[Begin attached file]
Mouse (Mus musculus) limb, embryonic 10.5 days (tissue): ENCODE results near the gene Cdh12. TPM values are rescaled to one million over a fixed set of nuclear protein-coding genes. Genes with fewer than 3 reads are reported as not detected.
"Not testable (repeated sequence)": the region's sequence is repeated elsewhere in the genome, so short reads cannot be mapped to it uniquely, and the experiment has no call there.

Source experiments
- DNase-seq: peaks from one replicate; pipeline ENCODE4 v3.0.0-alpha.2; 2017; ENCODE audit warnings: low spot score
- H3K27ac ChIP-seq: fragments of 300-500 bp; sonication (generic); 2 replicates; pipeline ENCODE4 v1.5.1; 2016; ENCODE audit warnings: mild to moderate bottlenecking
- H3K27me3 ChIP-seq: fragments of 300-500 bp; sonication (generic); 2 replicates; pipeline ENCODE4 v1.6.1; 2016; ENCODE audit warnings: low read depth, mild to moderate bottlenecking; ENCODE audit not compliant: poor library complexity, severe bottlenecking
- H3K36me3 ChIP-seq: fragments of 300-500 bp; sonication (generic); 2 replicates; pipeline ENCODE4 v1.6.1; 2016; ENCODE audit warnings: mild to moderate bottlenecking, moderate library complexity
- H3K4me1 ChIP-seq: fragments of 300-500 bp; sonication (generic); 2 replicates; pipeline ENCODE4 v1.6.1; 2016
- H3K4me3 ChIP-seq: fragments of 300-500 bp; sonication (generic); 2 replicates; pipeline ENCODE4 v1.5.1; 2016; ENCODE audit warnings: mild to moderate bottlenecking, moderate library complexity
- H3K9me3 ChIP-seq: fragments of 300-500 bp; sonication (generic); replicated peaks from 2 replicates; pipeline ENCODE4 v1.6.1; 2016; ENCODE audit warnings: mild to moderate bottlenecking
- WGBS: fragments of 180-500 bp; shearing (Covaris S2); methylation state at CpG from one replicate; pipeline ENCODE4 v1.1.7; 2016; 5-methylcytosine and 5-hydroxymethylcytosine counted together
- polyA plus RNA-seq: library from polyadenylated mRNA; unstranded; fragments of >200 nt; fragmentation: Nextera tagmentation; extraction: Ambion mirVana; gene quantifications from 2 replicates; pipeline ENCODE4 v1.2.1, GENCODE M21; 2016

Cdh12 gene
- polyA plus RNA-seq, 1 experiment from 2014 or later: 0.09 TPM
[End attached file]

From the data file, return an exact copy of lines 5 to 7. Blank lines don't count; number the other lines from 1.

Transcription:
- H3K27ac ChIP-seq: fragments of 300-500 bp; sonication (generic); 2 replicates; pipeline ENCODE4 v1.5.1; 2016; ENCODE audit warnings: mild to moderate bottlenecking
- H3K27me3 ChIP-seq: fragments of 300-500 bp; sonication (generic); 2 replicates; pipeline ENCODE4 v1.6.1; 2016; ENCODE audit warnings: low read depth, mild to moderate bottlenecking; ENCODE audit not compliant: poor library complexity, severe bottlenecking
- H3K36me3 ChIP-seq: fragments of 300-500 bp; sonication (generic); 2 replicates; pipeline ENCODE4 v1.6.1; 2016; ENCODE audit warnings: mild to moderate bottlenecking, moderate library complexity